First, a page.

If I were a high-school shooting coach…

If I were a high-school shooting coach…

Every once in a while when I’m on a long drive home from a clinic (and lonely!) I’ll reach out to high school coaches on twitter.

I’ll say something like “Send me your phone number and we can talk for 15min about whatever you want…”

And then I have a series of 15min phone calls with people from all over the world.

This really gives me a sense of some of the challenges that high school coaches face, and how they can tackle those challenges.

Now, every program is different, everyone faces different challenges, but I want to talk about some of the things I would do if I became a shooting coach for an imaginary High School program.


Most coaches I spoke to said the same thing.  “We don’t have any resources”. 

I understand it feels that way, and it’s probably very true, but you have the important ones.  You have a gym for at least a couple of hours.  You have some players.  Hopefully you have some help coaching.  

Those are the big ones…

Now, do you have a phone? An iPad? A projector?  A laptop?  Those are nice, but not necessary.

All I would NEED as a shooting coach would be a gym for 15min on a regular basic and players.  Anything else is gravy.


When I was the shooting coach for a University team in Canada, we had no budget.  Great facilities, great players, no extras.  Just basketballs, hoops and players.

The biggest thing I learned in my first year working with the team was not try to work with every player.  

TIME was my most precious resource.  I was volunteering with the team in my free time outside of my full-time job.  I had about 4-6 hours a week to try to be as helpful and useful as possible.

What I discovered after the first season was I was spending too much time with too many players and not enough time with the ones that needed it the most.

In every group of 15 players there will be 3 players that don’t really need a shooting coach, they are already good shooters.  Then there will be 5 that don’t really WANT to work with the shooting coach – for whatever reason they aren’t invested.  Then there will be a few that circumstances get in the way – maybe now isn’t the right time.  But there will be a small group of players (I think 3 is a good, manageable number) that NEED and WANT the help.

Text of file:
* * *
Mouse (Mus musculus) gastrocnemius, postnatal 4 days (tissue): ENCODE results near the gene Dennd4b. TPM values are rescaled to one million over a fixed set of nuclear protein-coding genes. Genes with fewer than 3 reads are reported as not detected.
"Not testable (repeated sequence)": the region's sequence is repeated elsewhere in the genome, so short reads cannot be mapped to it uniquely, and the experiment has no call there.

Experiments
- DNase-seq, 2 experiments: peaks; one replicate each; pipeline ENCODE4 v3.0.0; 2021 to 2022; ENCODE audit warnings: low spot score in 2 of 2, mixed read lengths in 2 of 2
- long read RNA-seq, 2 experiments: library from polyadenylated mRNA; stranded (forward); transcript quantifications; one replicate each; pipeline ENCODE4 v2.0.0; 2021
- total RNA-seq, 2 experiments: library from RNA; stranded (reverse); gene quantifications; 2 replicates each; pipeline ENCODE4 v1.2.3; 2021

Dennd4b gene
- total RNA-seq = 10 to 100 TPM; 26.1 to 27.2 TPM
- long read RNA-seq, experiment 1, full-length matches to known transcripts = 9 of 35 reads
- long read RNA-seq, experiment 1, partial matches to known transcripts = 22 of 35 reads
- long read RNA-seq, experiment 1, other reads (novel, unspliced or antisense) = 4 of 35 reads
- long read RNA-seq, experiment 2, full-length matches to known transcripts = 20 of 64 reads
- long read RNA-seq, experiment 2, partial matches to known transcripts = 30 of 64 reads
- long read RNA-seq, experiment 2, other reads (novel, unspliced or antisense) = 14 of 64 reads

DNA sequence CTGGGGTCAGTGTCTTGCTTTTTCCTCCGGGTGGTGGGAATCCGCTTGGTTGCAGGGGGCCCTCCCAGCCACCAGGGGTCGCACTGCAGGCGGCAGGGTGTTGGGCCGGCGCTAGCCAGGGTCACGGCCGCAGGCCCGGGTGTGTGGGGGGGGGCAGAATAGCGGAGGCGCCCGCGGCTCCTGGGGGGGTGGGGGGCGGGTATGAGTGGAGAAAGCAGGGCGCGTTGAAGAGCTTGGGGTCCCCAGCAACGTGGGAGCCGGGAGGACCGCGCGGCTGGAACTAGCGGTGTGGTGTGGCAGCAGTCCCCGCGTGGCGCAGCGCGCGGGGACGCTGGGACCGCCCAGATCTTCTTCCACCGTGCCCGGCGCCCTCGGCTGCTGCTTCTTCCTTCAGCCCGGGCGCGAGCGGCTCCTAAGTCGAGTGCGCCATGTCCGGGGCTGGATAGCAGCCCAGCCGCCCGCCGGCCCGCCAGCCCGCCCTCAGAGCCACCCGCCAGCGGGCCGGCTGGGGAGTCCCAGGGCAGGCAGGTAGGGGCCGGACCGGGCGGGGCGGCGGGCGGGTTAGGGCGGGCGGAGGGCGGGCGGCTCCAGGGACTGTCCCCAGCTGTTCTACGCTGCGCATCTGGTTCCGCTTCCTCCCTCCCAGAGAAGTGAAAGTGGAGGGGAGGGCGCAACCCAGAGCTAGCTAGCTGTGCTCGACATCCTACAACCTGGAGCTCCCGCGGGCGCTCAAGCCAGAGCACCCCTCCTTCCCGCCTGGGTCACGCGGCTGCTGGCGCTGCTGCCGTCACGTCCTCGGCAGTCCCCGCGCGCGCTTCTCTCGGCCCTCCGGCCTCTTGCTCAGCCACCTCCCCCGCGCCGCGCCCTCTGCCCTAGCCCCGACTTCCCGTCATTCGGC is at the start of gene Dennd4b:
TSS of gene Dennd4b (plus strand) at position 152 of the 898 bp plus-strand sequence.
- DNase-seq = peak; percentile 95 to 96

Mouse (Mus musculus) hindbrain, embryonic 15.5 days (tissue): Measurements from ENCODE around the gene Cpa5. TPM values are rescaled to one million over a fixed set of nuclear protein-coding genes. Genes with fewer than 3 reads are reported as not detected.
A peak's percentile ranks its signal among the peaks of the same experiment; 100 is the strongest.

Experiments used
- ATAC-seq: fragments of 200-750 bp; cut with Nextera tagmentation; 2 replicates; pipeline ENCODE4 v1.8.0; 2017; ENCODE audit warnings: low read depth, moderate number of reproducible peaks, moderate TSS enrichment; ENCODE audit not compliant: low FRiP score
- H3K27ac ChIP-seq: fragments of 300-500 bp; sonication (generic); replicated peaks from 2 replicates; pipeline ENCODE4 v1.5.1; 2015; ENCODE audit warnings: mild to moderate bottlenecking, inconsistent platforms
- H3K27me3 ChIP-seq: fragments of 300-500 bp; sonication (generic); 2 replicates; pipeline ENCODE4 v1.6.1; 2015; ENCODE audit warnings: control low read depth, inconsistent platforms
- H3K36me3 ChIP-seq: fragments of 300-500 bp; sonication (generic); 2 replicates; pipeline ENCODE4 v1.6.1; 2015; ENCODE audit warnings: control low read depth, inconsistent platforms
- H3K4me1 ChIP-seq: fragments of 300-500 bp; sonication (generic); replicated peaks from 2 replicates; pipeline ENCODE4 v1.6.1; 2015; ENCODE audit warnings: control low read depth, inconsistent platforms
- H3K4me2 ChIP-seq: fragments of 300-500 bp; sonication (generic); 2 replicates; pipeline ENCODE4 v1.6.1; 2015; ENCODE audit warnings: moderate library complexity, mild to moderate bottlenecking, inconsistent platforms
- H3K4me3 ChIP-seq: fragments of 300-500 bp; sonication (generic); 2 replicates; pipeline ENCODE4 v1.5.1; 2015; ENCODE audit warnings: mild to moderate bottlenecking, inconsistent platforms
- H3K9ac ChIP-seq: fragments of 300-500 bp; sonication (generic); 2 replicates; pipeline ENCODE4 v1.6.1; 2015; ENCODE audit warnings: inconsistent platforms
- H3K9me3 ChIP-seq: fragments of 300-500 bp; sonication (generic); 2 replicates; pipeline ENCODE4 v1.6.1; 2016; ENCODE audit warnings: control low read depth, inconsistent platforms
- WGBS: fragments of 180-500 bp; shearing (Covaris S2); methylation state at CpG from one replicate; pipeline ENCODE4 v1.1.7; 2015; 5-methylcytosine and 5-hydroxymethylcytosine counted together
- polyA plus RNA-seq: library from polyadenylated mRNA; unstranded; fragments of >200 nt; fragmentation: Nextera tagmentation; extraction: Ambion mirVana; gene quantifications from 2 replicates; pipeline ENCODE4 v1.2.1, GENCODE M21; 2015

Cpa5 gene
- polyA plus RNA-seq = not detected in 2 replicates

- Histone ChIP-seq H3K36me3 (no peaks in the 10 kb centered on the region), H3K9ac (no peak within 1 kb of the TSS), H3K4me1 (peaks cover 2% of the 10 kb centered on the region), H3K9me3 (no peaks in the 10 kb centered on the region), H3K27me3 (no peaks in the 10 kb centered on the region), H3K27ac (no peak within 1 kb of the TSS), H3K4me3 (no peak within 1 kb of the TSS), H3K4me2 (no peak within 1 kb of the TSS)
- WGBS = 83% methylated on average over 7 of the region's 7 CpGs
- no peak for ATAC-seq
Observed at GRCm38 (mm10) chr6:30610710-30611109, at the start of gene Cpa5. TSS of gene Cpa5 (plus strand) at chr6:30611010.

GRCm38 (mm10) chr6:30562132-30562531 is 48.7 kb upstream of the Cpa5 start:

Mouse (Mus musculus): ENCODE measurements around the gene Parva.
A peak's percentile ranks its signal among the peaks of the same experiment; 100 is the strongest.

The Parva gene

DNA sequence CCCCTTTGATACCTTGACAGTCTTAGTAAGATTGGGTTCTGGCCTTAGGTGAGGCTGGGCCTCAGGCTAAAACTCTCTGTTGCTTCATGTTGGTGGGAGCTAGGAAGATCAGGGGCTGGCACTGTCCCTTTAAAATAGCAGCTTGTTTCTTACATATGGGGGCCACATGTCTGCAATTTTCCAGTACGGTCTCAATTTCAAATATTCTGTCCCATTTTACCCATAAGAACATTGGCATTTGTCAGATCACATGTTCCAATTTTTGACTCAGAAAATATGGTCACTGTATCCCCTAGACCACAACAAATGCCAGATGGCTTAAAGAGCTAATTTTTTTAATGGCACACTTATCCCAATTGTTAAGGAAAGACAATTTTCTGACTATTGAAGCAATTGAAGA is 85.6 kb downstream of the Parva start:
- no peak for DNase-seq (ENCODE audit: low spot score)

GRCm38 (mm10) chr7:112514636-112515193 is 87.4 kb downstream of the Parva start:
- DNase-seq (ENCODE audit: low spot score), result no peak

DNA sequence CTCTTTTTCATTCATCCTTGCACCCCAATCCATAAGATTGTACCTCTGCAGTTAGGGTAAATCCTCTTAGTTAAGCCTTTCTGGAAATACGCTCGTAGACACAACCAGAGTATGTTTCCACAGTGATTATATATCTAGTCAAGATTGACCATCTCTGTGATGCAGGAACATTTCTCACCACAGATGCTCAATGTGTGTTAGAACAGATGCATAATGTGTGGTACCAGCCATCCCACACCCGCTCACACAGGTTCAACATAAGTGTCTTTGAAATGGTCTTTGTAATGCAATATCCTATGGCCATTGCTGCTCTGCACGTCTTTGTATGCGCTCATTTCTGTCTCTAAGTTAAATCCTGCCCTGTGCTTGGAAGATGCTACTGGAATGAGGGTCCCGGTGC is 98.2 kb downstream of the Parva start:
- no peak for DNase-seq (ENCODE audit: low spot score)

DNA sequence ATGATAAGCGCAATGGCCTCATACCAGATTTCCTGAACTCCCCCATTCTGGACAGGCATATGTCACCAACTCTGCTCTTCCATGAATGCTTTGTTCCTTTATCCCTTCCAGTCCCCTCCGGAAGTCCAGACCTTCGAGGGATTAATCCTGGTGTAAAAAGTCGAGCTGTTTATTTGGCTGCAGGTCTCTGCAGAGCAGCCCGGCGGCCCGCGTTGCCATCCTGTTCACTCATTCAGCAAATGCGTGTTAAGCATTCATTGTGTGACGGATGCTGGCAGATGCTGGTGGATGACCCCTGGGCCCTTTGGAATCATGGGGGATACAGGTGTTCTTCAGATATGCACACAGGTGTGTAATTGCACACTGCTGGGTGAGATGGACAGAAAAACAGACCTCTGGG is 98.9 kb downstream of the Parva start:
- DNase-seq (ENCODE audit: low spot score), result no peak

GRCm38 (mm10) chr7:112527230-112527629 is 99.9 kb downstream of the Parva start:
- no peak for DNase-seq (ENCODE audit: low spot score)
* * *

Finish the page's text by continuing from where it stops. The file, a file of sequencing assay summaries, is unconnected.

That is where I would spend most of my individual time.  I would try to schedule Player A to come in before practice one day, and Player B to stay after practice.  The next day I’d have Player C before, and Player A after.  Then keep rotating them to make sure you got consistent individual time with the players that need it the most.


Many coaches I spoke to on the phone said they didn’t have flexibility to get in the gym before or after practice.  No problem!  Time to get creative.  

You can have the first 30min of practice be individual work.  A small group might start with a dynamic warm up, another small group is working with one coach on an aspect of the game that needs attention, and the remainder are working individually with coaches, and you rotate the groups every 10min.  Whatever the solution, there is probably a DECENT one out there.

You might have one practice a week that are just on individual skills.  Players come in for at total of 45min and spend 15min each with 3 different coaches on 3 different skills.  Get creative.


I was talking with an NBA player about a great shooting team he had played for and what he thought was a reason they were so successful (beyond just having a lot of great shooters on the team).  His response was simple.  “We shot a lot in practice.  You could FEEL that shooting was valued because we did it a lot every day.”

Don’t TALK about the importance of shooting.  SHOW it.  

Allow players time to warm up their shot and hold them accountable to doing it EVERY day.

Have players shoot free throws after every drill.  Finish a drill and everyone go to a hoop and shoot 2, and record the numbers.  

Do situational shooting early in the practice to get reps.  But also know WHAT YOU ARE WORKING ON in those situations.  If, you aren’t sure, finishing on two feet at the end of a shot is always a safe point.  Any spot shooting drill I do with a group, that is a requirement.  FINISH ON TWO FEET.

Players need to FEEL a shooting culture, not just hear about it.


Make it clear to players, on an individual basis, what they should be working on AND HOW.  

Players hate it when coaches tell them what to do but don’t tell them how to do it.  So SUPPORT them in improving.

Help them create workouts that they can do on their own, and show them EXACTLY what they should be doing in each of those drills.

That is what I do in my ONLINE WORKOUT PROGRAMS.  Players get the drills, but they also get the focus WITHIN the drills. The programs are laid out for specific habits, with progressive drills that ZERO in on the details holding a player back.

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